Geomagnetic secular variation and the 1969–1970 secular jerk at the African observatories
AbstractAll-day annual mean values of the D, H and Z components of the geomagnetic field from ten observatories in the African continent are used to study long period secular variations, effects of external signals for the variation in the recorded field and for the signatures of geomagnetic jerks in the African region. Polynomials of second or third degree are found to be adequate to represent the secular variation in the field for most of the observatories. This shows that no strong local anomalies exist over much of the continent and the source of the secular variation is deep seated. Departures from these trends are observed over the Southern African region. The residuals in the geomagnetic field components are shown to exhibit parallelism with the periods corresponding to the double solar cycle only for some of the stations. A clear latitudinal distribution in the geomagnetic component that exhibits the 1969–70 secular jerk is shown. The jerk appears in the plots of the first differences in H for the southern most observatories of Hermanus, Hartebeesthoek, and Tsumeb, while the Z plots show the jerk for near equatorial and equatorial stations of Antananarivo, Luanda Belas, Bangui and Addis Ababa. There is some indication for this jerk in the first difference plots of D for the northern stations of M\'Bour and Tamanrasset. The plots of D rather strongly suggest the presence of a jerk around 1980 at most of the stations.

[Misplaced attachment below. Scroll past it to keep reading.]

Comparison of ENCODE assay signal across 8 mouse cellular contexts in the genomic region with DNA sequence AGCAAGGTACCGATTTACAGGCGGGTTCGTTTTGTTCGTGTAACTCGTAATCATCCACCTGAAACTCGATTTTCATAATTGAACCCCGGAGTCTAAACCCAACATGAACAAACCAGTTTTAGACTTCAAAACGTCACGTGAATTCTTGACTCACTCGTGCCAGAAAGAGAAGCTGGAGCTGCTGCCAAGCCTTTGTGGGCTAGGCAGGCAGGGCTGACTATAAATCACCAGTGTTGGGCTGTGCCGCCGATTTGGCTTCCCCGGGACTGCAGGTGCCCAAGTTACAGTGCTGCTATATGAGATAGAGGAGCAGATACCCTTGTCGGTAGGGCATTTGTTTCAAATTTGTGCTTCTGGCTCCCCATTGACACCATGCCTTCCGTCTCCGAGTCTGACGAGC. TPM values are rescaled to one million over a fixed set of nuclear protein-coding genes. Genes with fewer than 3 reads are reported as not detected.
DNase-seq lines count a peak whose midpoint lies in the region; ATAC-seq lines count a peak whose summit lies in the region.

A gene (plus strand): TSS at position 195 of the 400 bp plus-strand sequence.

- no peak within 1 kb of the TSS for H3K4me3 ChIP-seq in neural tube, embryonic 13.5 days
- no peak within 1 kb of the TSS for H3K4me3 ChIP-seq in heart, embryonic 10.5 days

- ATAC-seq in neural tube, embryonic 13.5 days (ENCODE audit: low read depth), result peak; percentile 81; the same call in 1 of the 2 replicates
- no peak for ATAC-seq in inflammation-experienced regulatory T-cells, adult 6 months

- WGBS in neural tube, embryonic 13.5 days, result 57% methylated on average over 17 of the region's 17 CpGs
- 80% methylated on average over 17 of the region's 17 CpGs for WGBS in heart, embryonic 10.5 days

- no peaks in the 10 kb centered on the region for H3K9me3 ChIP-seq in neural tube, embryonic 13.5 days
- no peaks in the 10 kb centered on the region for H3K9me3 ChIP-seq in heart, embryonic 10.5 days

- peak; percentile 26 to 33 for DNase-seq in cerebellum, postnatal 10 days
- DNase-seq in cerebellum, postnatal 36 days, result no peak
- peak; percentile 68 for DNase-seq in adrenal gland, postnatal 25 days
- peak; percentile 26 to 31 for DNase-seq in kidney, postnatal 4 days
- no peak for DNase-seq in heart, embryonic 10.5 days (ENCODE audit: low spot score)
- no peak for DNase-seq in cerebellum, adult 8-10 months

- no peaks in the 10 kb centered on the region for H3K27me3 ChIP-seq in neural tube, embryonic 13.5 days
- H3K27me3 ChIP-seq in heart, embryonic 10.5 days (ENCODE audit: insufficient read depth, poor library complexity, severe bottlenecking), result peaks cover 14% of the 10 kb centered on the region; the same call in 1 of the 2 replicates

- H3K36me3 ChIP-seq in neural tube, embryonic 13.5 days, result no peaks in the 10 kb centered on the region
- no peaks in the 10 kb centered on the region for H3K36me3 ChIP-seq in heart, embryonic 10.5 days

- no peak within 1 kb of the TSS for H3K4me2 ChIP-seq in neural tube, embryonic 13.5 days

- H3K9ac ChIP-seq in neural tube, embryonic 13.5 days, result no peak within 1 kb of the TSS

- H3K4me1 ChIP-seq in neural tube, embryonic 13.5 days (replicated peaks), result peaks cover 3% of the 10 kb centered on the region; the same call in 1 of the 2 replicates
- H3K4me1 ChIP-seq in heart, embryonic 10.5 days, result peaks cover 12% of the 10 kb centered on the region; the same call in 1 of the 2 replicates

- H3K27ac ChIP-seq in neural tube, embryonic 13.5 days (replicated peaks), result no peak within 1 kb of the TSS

Key words/phrases: Magnetic observatories, polynomial fitting, residuals, secular variation, secular jerk
SINET: Ethiopian Journal of Science Vol. 27 (2) 2004: 105–120